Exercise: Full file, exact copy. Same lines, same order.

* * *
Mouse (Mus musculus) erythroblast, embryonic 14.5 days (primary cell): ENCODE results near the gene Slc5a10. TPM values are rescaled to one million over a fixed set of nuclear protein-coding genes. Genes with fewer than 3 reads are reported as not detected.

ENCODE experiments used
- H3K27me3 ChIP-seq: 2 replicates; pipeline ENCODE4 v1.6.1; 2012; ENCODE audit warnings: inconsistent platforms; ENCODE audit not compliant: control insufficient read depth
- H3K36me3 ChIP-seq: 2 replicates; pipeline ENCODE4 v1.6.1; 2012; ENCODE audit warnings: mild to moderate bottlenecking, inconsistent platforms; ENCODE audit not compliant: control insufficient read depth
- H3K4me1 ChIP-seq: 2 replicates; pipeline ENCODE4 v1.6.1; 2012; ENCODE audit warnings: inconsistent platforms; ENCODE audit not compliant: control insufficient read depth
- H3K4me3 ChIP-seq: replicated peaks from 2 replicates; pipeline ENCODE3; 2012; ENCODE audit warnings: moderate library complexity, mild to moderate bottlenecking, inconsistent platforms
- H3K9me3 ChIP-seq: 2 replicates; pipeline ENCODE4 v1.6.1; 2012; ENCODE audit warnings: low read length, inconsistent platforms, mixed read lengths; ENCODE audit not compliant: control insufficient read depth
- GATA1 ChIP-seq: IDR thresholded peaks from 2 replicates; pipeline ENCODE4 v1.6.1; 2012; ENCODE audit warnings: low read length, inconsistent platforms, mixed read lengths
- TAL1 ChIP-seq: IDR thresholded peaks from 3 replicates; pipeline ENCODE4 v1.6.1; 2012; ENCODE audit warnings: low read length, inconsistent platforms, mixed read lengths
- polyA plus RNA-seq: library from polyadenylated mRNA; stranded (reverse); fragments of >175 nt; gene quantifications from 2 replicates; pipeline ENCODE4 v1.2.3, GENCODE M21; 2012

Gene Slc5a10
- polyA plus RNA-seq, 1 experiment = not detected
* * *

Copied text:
Mouse (Mus musculus) erythroblast, embryonic 14.5 days (primary cell): ENCODE results near the gene Slc5a10. TPM values are rescaled to one million over a fixed set of nuclear protein-coding genes. Genes with fewer than 3 reads are reported as not detected.

ENCODE experiments used
- H3K27me3 ChIP-seq: 2 replicates; pipeline ENCODE4 v1.6.1; 2012; ENCODE audit warnings: inconsistent platforms; ENCODE audit not compliant: control insufficient read depth
- H3K36me3 ChIP-seq: 2 replicates; pipeline ENCODE4 v1.6.1; 2012; ENCODE audit warnings: mild to moderate bottlenecking, inconsistent platforms; ENCODE audit not compliant: control insufficient read depth
- H3K4me1 ChIP-seq: 2 replicates; pipeline ENCODE4 v1.6.1; 2012; ENCODE audit warnings: inconsistent platforms; ENCODE audit not compliant: control insufficient read depth
- H3K4me3 ChIP-seq: replicated peaks from 2 replicates; pipeline ENCODE3; 2012; ENCODE audit warnings: moderate library complexity, mild to moderate bottlenecking, inconsistent platforms
- H3K9me3 ChIP-seq: 2 replicates; pipeline ENCODE4 v1.6.1; 2012; ENCODE audit warnings: low read length, inconsistent platforms, mixed read lengths; ENCODE audit not compliant: control insufficient read depth
- GATA1 ChIP-seq: IDR thresholded peaks from 2 replicates; pipeline ENCODE4 v1.6.1; 2012; ENCODE audit warnings: low read length, inconsistent platforms, mixed read lengths
- TAL1 ChIP-seq: IDR thresholded peaks from 3 replicates; pipeline ENCODE4 v1.6.1; 2012; ENCODE audit warnings: low read length, inconsistent platforms, mixed read lengths
- polyA plus RNA-seq: library from polyadenylated mRNA; stranded (reverse); fragments of >175 nt; gene quantifications from 2 replicates; pipeline ENCODE4 v1.2.3, GENCODE M21; 2012

Gene Slc5a10
- polyA plus RNA-seq, 1 experiment = not detected